Microsoft has been keeping its Teams product developers busy this year, and judging by the torrent of announcements at today's Ignite conference, there's no let-up in sight. The vendor unleashed a tidal wave of new digital teamwork functionality to be rolled out over the next nine months, touching everything from the in-meeting experience and employee wellbeing, to integration, approvals and workflow automation, to productivity analytics and administration aids.
Measured against diginomica's digital teamwork maturity model, we'd argue that some of the most important announcements were around workflow and analytics, so we'll drill down on those shortly. But the most eyecatching were upgrades to the Teams meeting experience, along with some intriguing stress-busting features, so let's start with these.
Microsoft leapfrogged video meeting competitors back in July when it unveiled its Together mode, which uses AI to display meeting participants in a shared background. At launch, it showed a lecture hall. Users will soon also have the choice of an auditorium, a conference room, or a coffee shop. The AI is also getting more sophisticated, adding the ability to resize participants so they appear in proportion to each other. Dynamic View, another AI-powered feature launched in July that superimposes presenters on-screen in front of presentation slides is now being enhanced with the option of custom layouts. With the roll-out of breakout rooms next month, Teams plugs its final major functional gap compared to video meetings pureplay Zoom.
New stress-busting features planned for introduction next year include the option of scheduling a 'virtual commute' to bookend the start and finish of your work-from-home day. Believe it or not, studies carried out by Microsoft Research have found that the time for reflection your daily commute provides can boost your workday productivity. In a partnership with online mindfulness service Headspace, guided meditation will also be available within Teams to help you unwind during workday breaks or those virtual commutes.
Microsoft is promoting new analytics capabilities in Teams as another boost to wellbeing. Starting next month, individual users will get tips on organizing their schedule, while managers will be able to track team metrics such as after-hours collaboration, focus time, meeting effectiveness, and cross-company connections. Business leaders will be able to track metrics across the organization to ensure that employee wellbeing and effectiveness is on track, and get research-backed recommendations for improvement.
In workflow, approvals in Teams become generally available next month and integrations with Adobe Sign and DocuSign are planned for later this year to add e-signature authority to approvals. These workflows can also be connected into other enterprise applications using Power Automate.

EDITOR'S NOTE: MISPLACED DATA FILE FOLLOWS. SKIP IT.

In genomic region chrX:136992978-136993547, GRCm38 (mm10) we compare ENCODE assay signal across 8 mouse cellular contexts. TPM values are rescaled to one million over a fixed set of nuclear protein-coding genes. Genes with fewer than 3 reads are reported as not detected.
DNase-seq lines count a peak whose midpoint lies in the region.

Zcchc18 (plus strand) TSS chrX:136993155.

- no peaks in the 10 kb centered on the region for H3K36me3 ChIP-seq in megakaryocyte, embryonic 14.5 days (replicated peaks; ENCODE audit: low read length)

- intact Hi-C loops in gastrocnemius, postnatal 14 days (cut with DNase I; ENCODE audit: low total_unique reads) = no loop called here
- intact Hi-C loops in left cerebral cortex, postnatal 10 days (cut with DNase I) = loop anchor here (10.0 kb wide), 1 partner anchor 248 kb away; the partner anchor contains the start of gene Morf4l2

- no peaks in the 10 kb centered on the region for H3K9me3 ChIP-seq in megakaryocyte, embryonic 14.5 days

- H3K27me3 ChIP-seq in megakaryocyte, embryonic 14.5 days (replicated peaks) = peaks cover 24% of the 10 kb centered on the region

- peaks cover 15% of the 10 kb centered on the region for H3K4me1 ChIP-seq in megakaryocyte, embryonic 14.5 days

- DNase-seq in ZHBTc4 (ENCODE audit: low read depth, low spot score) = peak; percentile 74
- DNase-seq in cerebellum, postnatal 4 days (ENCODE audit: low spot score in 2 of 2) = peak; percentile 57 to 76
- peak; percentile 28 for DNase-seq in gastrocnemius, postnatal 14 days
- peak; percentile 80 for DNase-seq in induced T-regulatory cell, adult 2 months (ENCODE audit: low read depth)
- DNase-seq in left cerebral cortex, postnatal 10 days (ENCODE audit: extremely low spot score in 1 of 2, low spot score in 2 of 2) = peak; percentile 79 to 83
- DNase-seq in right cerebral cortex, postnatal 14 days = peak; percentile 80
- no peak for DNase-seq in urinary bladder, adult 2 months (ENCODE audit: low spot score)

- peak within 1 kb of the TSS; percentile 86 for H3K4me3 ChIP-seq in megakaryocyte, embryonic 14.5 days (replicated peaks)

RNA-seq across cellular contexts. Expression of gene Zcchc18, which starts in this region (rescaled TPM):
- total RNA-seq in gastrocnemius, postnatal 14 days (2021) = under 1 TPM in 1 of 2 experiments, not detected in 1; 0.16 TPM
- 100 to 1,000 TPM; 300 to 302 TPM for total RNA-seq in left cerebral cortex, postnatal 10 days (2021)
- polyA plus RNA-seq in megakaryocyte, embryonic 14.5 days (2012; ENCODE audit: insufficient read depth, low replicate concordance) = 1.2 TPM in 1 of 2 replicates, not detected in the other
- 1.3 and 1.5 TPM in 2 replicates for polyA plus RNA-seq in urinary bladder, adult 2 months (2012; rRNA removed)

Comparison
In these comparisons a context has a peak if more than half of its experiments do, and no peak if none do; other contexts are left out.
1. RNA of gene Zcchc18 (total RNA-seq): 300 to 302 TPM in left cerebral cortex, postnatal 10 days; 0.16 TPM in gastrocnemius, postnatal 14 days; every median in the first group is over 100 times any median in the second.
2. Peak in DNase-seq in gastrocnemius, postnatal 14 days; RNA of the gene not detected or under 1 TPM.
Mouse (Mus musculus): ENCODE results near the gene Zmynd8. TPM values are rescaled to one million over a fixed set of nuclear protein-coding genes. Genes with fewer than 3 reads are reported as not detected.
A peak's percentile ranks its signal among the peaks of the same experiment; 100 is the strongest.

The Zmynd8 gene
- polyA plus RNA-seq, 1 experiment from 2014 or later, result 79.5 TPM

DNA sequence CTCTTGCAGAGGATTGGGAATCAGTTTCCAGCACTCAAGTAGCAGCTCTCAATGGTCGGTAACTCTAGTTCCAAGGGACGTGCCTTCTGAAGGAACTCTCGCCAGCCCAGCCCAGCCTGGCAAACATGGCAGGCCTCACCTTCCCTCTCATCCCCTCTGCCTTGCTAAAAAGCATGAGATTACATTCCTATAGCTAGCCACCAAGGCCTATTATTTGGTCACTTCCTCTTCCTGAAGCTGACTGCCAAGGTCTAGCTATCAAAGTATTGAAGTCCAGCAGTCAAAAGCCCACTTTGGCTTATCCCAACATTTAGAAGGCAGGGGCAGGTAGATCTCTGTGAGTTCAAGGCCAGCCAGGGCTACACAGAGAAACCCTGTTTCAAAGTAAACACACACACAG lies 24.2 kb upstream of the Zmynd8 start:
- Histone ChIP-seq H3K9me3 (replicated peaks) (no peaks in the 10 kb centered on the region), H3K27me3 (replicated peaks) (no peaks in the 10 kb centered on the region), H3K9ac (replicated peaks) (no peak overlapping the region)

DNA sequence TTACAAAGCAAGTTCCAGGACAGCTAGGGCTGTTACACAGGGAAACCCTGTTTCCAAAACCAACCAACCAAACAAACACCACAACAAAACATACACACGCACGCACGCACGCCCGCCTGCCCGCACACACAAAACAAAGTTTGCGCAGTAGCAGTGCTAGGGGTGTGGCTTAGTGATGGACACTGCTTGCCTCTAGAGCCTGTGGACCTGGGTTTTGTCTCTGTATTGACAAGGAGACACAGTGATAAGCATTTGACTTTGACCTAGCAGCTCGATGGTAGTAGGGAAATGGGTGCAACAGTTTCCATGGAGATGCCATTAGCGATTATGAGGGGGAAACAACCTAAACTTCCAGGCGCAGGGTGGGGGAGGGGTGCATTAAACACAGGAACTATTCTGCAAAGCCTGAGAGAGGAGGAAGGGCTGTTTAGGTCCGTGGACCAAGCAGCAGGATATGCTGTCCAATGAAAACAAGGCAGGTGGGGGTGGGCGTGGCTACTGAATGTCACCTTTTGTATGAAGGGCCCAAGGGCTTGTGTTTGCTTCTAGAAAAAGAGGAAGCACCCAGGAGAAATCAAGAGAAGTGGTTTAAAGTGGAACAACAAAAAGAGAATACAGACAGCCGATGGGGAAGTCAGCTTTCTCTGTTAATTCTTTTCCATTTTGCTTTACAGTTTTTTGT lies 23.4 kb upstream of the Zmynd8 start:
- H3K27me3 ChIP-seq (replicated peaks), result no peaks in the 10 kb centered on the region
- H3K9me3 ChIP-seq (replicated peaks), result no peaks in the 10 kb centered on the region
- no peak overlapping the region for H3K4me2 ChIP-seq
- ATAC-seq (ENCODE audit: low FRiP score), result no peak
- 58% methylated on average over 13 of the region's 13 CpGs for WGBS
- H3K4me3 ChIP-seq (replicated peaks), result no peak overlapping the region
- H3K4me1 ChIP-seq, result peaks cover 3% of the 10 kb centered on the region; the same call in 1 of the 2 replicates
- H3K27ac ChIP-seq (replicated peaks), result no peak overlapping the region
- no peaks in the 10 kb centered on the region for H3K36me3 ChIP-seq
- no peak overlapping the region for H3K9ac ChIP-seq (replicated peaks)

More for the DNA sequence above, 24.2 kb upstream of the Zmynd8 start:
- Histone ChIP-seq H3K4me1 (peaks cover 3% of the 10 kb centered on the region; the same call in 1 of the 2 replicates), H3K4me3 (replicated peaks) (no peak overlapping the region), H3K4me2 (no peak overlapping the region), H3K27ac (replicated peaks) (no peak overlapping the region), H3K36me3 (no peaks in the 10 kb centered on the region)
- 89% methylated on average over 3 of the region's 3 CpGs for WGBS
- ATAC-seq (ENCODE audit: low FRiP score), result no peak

Enabling more elaborate process automation, a new low-code database for building custom apps in Teams called CDS Project Oakdale has now entered public preview. This was originally announced in July under the now abandoned name Dataflex. Oakdale opens up the ability to build low-code apps and chatbots within Teams that can access all the data and essential capabilities of the Microsoft Power Platform across Dynamics, Office 365 and Azure. This puts unprecedented capabilities into the hands of power users, says Richard Riley, Senior Director, Product Marketing:
What we're doing with Project Oakdale is we are creating a slimmed-down version of Common Data Service ... It's adding that rich relational data store into Teams, which means you can start to build apps on Teams that are way more complex than you would have been able to do using a SharePoint List or an Excel spreadsheet as your database.
I'll have more from an interview with Riley in a follow-up article on Project Oakdale, but bringing this capability inside Teams is a highly significant step, because for the first time it gives business users a low-code tool for building automations that sit in the shared space of Teams, rather than being tied to a specific application. When a digital teamwork platform is able to connect workflows and data across multiple applications it begins to open up the full potential of digitally connected collaboration, as set out in the maturity model I alluded to earlier. Having visually appealing and AI enhanced video meetings helps, but there's much more than that to digital teamwork.
The highest level of the maturity model comes when an organization starts to use machine learning to identify which teamwork patterns work best. This is why I also call out the new analytics capabilities in Teams as significant. Today's announcements are a small first step and Microsoft is carefully emphasizing their use for employee wellbeing in the first instance. But improving productivity is an equally important use case and we should expect to hear more about this aspect in future iterations, as Microsoft strengthens its machine learning models for evaluating teamwork patterns and their outcomes.